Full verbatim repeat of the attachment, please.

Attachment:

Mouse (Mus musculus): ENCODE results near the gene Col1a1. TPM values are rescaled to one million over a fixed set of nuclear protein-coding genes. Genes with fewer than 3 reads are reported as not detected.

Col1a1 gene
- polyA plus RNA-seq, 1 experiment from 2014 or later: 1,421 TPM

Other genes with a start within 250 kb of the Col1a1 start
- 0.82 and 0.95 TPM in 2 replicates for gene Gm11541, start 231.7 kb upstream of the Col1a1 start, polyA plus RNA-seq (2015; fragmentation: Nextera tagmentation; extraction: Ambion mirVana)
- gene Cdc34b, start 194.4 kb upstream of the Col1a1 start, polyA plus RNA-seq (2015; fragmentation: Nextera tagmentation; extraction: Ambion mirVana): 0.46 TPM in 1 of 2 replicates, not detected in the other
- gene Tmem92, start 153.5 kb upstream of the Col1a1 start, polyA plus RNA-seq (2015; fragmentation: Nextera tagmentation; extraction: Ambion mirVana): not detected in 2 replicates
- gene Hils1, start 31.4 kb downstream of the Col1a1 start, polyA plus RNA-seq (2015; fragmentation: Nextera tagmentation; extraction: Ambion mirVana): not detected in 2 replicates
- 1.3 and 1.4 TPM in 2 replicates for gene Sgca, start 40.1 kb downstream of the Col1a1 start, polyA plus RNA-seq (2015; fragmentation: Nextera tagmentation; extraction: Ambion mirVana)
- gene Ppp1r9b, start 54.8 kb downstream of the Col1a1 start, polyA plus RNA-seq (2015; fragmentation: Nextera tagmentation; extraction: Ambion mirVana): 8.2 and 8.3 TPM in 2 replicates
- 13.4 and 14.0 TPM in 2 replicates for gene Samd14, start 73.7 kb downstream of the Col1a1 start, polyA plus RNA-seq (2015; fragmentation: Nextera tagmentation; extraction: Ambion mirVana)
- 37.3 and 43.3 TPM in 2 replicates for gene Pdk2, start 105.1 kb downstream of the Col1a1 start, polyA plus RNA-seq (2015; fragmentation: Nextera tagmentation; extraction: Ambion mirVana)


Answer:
Mouse (Mus musculus): ENCODE results near the gene Col1a1. TPM values are rescaled to one million over a fixed set of nuclear protein-coding genes. Genes with fewer than 3 reads are reported as not detected.

Col1a1 gene
- polyA plus RNA-seq, 1 experiment from 2014 or later: 1,421 TPM

Other genes with a start within 250 kb of the Col1a1 start
- 0.82 and 0.95 TPM in 2 replicates for gene Gm11541, start 231.7 kb upstream of the Col1a1 start, polyA plus RNA-seq (2015; fragmentation: Nextera tagmentation; extraction: Ambion mirVana)
- gene Cdc34b, start 194.4 kb upstream of the Col1a1 start, polyA plus RNA-seq (2015; fragmentation: Nextera tagmentation; extraction: Ambion mirVana): 0.46 TPM in 1 of 2 replicates, not detected in the other
- gene Tmem92, start 153.5 kb upstream of the Col1a1 start, polyA plus RNA-seq (2015; fragmentation: Nextera tagmentation; extraction: Ambion mirVana): not detected in 2 replicates
- gene Hils1, start 31.4 kb downstream of the Col1a1 start, polyA plus RNA-seq (2015; fragmentation: Nextera tagmentation; extraction: Ambion mirVana): not detected in 2 replicates
- 1.3 and 1.4 TPM in 2 replicates for gene Sgca, start 40.1 kb downstream of the Col1a1 start, polyA plus RNA-seq (2015; fragmentation: Nextera tagmentation; extraction: Ambion mirVana)
- gene Ppp1r9b, start 54.8 kb downstream of the Col1a1 start, polyA plus RNA-seq (2015; fragmentation: Nextera tagmentation; extraction: Ambion mirVana): 8.2 and 8.3 TPM in 2 replicates
- 13.4 and 14.0 TPM in 2 replicates for gene Samd14, start 73.7 kb downstream of the Col1a1 start, polyA plus RNA-seq (2015; fragmentation: Nextera tagmentation; extraction: Ambion mirVana)
- 37.3 and 43.3 TPM in 2 replicates for gene Pdk2, start 105.1 kb downstream of the Col1a1 start, polyA plus RNA-seq (2015; fragmentation: Nextera tagmentation; extraction: Ambion mirVana)